Don't Call It a Comeback

From the laugh or cry file, comes today's Fred Hiatt column, which to understand properly you need to recall that Hiatt spent years and years insinuating the opponents of the Iraq War were all obviously pacifists or isolationists and probably hated America and freedom besides. Then he reads Barack Obama's Foreign Affairs article, sees that Obama is not an isolationist or a pacificist, and concludes that Obama has the same views as Mitt Romney and his views are also "strikingly similar to Bush administration policy."

Absolutely every point of comparison Hiatt sees between Obama and Bush/Romney, meanwhile, would apply equally to John Edwards or Hillary Clinton. Obama wants to reform the UN! Obama wants to secure loose nuclear material! Obama wants "to defeat al-Qaeda" and says he'll build an alliance to do so! Apparently, there are no foreign policy disagreements between any mainstream political figure in America!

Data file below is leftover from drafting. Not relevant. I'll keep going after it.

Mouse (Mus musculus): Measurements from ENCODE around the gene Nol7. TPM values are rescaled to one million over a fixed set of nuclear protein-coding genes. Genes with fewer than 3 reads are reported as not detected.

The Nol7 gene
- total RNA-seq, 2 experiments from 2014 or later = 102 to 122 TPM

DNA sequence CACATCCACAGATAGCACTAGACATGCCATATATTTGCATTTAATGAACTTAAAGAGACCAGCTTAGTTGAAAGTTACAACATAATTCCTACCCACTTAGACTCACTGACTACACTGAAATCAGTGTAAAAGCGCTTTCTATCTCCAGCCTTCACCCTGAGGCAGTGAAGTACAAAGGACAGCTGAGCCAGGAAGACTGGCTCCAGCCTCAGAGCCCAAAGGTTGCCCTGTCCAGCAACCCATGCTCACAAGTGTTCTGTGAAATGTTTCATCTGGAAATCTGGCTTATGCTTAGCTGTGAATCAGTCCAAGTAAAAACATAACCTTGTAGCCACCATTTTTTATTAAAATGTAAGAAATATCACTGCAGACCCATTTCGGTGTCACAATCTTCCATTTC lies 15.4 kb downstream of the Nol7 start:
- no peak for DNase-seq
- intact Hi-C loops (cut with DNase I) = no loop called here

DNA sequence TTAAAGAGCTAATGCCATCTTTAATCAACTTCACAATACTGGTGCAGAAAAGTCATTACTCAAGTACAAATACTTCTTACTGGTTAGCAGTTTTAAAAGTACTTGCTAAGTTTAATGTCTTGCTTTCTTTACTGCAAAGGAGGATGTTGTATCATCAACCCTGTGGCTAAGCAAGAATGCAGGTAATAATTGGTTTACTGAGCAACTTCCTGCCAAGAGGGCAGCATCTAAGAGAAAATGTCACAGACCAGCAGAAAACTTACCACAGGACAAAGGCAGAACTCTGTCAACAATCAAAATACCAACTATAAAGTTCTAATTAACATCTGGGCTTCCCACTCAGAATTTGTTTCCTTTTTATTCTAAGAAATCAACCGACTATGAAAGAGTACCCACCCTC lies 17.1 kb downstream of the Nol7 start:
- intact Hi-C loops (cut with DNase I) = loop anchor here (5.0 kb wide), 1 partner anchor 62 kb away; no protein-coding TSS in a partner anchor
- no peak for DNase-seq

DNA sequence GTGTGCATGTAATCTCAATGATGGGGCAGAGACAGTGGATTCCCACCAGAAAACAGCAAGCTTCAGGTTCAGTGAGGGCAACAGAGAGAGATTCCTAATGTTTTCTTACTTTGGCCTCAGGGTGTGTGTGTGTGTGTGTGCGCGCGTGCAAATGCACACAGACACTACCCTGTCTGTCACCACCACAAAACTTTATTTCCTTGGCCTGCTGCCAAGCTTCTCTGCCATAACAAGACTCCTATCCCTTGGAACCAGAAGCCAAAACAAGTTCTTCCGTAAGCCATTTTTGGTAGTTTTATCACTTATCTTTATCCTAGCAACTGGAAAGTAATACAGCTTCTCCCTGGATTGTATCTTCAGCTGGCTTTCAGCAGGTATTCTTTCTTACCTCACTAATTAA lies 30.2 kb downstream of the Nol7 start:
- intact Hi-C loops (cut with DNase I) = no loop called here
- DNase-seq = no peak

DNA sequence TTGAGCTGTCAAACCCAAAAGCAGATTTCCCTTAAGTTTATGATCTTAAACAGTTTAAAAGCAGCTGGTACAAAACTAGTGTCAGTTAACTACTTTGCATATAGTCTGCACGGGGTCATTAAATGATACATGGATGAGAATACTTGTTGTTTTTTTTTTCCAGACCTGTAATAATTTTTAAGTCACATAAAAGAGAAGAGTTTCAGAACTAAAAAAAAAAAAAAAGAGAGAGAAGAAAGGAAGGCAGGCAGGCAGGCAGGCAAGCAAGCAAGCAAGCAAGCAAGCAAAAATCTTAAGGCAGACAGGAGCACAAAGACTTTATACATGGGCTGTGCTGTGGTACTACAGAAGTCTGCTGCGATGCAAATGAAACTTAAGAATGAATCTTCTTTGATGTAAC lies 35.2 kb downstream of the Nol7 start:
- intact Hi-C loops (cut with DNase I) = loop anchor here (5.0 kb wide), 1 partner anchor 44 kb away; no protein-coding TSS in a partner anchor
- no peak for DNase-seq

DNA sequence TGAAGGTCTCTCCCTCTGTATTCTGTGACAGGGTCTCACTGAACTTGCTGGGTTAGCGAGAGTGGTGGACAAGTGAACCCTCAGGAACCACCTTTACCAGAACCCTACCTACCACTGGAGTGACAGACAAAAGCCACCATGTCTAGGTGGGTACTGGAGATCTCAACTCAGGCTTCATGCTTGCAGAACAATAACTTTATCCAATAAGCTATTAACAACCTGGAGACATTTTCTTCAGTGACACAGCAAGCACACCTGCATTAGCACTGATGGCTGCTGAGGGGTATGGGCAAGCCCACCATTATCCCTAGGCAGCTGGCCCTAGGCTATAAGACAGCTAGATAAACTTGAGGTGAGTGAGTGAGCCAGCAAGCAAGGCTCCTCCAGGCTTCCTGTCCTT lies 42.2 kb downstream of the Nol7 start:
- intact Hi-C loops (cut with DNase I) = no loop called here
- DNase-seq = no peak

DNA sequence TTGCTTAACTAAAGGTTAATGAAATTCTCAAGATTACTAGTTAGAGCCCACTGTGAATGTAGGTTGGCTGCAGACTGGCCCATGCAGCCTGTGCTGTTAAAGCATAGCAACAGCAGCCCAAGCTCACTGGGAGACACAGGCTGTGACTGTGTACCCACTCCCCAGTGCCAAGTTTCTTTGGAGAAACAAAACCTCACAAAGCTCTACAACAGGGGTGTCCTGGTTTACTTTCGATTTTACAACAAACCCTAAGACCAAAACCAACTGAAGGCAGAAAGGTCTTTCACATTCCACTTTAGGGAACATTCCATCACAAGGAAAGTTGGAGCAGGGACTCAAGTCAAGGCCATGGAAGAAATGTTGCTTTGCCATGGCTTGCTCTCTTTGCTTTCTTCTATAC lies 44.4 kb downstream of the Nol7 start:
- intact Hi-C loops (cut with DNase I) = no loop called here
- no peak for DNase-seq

In essence, Hiatt is under assault from straw men of his own devising. Having mischaracterized the opponents of the Bush foreign policy, he's now confronted with what such opponents actually think and concluded that they don't oppose Bush's policy at all. But there's obviously a huge difference between the Bush/Romney approach of defining the United States as locked in endless combat with an amorphous and endlessly-growing set of frightening Muslims and saying you're going to dedicate serious energy to focusing on and targeting al-Qaeda. These aren't just different things, they're opposing sentiments. So, yes, the range of debate from Edwards/Obama to the Bush Republican mainstream is certainly circumscribed, but there are still large and meaningful differences here.